Your Money: Learn lessons from the master money makers

Only a handful of professionals outperform the markets consistently over time. But, as Jonathan Davis explains, they make investors a fortune

Who would not want to be a professional investment manager? On the face of it, there are few better jobs to be had. After football players and pop stars, there are few industries in which the top performers are so handsomely rewarded. The bull market of the past 15 years has made the profession one of the most highly sought after in the City. Salaries for those who can demonstrate that they are one of the handful of truly exceptional talents can easily run into the high six figures, with matching bonuses on top.

Investment is one of the most highly competitive businesses on earth and to produce exceptional returns year in, year out is at least as great a challenge as winning an Olympic medal. A handful of professionals do, however, have what the Nobel economics laureate Paul Samuelson calls the elusive extra "performance quotient".

Having spent a year on an in-depth study of eight of the most successful professional investors in Britain, with the idea of trying to establish what have been the major factors behind their success, I can report that the qualities you need to succeed in this demanding business are not the ones which the ordinary investor might at first imagine. The eight I looked at include some of the best-known names in the business.

All these investors have the same objective: to produce returns that exceed those of the market as a whole. But their way of setting about doing so could not be more different. All of them are versed in the art of balance-sheet analysis. All have their own distinctive valuation techniques, which they are happy to describe in detail."

Some, such as Anthony Bolton and Jim Slater, are out-and-out stockpickers. They look for exceptional performing shares, rather than taking overall views on the direction of markets.

Bolton is big on detailed company research. His two funds, which cover the UK and Europe, specialise in finding out-of-favour companies that other investors are shunning for one reason or another; something formerly owned by Robert Maxwell, or nuclear power companies which nobody understands, are the sort of things he loves. Such shares are often irrationally undervalued and make large gains when they return to favour.

Slater has his own screening system for finding growth shares that are not yet fully valued by the market, based initially on the ratio between their earnings and the rating those earnings are accorded in the market. He likes to back broad investment themes (such as the spread of sports retailing and the Millennium bug) and also keeps a very close eye on directors' share dealings. His "Zulu Principle" holds that you do best by sticking to a few companies you can really become an expert on rather than trying to work out how entire industries or the economy as a whole is moving.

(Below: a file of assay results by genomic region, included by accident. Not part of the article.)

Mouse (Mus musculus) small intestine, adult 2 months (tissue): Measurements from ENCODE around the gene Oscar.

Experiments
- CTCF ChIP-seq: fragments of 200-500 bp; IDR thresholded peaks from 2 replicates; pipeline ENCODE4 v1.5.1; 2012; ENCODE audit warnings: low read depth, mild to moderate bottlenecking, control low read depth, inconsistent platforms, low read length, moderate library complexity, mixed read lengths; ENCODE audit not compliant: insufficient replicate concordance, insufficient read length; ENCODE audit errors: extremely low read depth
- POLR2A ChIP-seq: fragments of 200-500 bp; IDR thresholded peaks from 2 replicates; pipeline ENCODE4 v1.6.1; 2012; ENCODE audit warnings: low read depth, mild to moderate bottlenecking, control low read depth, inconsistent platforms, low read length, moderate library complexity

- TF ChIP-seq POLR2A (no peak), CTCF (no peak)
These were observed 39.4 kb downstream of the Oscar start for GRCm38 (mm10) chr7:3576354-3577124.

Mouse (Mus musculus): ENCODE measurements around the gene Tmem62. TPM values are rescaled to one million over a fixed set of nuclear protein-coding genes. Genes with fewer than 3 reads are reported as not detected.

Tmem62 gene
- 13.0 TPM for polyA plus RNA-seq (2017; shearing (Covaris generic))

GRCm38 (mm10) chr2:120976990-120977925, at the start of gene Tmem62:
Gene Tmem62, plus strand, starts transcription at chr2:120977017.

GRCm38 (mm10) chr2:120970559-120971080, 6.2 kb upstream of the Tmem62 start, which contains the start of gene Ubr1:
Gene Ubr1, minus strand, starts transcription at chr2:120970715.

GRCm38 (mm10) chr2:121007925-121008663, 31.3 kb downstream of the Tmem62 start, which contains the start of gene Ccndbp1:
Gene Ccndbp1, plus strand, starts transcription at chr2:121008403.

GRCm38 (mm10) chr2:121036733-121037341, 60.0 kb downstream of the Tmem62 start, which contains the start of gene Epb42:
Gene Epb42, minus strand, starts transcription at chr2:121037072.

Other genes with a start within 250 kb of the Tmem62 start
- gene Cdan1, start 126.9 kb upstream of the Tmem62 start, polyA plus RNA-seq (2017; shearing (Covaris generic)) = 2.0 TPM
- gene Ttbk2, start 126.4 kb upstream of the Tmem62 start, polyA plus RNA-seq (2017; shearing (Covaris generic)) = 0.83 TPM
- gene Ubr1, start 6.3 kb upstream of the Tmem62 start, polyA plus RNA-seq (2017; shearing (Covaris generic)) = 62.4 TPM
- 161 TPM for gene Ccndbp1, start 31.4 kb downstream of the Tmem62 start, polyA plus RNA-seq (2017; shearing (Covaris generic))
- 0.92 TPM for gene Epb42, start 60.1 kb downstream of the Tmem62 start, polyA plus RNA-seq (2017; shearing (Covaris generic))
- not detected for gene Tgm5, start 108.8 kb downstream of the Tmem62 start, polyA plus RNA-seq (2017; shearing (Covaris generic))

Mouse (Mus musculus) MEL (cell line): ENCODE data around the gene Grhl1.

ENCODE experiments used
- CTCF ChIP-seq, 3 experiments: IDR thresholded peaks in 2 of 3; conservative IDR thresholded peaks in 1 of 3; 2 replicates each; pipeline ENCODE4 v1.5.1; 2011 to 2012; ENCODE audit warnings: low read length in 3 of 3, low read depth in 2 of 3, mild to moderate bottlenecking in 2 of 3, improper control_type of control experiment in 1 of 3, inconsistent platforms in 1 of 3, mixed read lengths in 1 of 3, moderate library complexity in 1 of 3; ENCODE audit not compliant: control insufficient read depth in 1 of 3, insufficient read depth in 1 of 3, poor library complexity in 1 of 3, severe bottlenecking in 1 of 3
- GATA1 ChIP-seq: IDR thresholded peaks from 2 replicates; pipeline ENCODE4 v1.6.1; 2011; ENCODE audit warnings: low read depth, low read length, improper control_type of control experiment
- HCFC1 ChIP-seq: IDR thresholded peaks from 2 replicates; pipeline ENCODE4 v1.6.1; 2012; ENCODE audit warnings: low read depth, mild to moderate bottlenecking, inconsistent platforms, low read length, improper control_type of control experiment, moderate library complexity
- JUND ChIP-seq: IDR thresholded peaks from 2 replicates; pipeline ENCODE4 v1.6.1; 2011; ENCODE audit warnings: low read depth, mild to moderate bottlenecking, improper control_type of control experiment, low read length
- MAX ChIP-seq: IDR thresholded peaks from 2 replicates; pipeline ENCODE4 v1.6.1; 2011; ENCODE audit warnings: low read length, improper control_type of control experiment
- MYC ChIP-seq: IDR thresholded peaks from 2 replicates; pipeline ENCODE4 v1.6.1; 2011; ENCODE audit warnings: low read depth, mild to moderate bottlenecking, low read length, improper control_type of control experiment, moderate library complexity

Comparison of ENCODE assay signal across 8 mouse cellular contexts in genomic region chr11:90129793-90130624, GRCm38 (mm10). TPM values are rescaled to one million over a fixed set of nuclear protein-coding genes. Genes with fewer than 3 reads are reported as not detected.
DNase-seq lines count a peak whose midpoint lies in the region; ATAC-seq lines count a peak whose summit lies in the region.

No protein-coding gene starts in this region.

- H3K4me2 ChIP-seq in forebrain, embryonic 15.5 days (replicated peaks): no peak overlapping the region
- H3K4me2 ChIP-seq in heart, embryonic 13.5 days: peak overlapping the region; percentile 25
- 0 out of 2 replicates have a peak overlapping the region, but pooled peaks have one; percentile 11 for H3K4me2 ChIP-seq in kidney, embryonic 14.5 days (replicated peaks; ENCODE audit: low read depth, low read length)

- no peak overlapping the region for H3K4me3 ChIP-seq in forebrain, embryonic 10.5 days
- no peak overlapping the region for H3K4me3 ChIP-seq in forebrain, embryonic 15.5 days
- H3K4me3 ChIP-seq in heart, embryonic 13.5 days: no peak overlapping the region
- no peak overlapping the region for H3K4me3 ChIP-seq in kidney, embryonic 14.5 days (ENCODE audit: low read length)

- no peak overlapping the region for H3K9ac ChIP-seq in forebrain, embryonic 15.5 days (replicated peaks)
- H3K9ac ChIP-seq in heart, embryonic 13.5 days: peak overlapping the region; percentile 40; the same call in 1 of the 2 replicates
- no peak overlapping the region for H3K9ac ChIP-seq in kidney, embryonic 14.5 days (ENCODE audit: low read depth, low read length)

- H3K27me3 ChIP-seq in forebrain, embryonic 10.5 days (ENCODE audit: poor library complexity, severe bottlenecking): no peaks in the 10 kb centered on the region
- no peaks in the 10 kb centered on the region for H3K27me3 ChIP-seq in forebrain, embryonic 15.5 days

Other investors prefer to take a broader view. Mark Mobius, a 60-year- old fitness freak, spends 80 per cent of his time flying around the globe in a private jet looking for bargains in more than 30 different emerging markets. Ian Rushbrook, who runs Personal Assets in Edinburgh, uses his own sophisticated computer models to help him try and decide if the markets are over-valued or not.

Nils Taube, Sir Jacob Rothschild's stock market adviser, specialises in spotting broad international trends that can be expected to head towards the UK and Europe. He was one of the first, 30 years ago, to spot the huge potential growth in supermarkets: now he is busy making money from betting on the continued consolidation of Europe's financial and banking system.

So no two methods for success are the same. As Anthony Bolton told me: "If you are going to out-perform the market, by definition you have to do something which is different from what everyone else is doing."

It all sounds very easy, at least until you try to do it. Going against conventional opinion is something most of us find difficult to do. That is why many successful investors are essentially loners.

The paradox is that there is much less mystique about investment than is often realised. Some of the adages you need to succeed - for example, to run your profits and cut your losses - are almost as old as the hills. Yet few of us actually follow the advice. Buying the most popular shares in the markets, for example those with the highest price-earnings ratios, have been repeatedly shown to be a sure-fire route to long-term underperformance. Yet most investors, many professionals included, persist in doing just that.

In principle, there is no reason, most of the experts insist, why private investors cannot do just as well as the average professional investor. Although their information sources are not so good, they have the advantages of having smaller funds to manage. They can afford to take a genuinely long-term view, a luxury that is in practice denied to most professional investment managers. In Anthony Bolton's words, there is actually very little original thought in investment. It is putting the wisdom of the ages into practice that is so difficult. Putting your money with the genuine superstars, provided you can spot them early enough, is just as good a strategy for long-term success in the stock market as any.

`Money Makers', by The Independent's Jonathan Davis, a study of Britain's most successful professional investors, and what ordinary investors can learn from them, is published by Orion Business Books at pounds 20. To order a copy at the specially discounted price of pounds 15 (including P&P) call 01903 736736 and quote the reference number MMJD.

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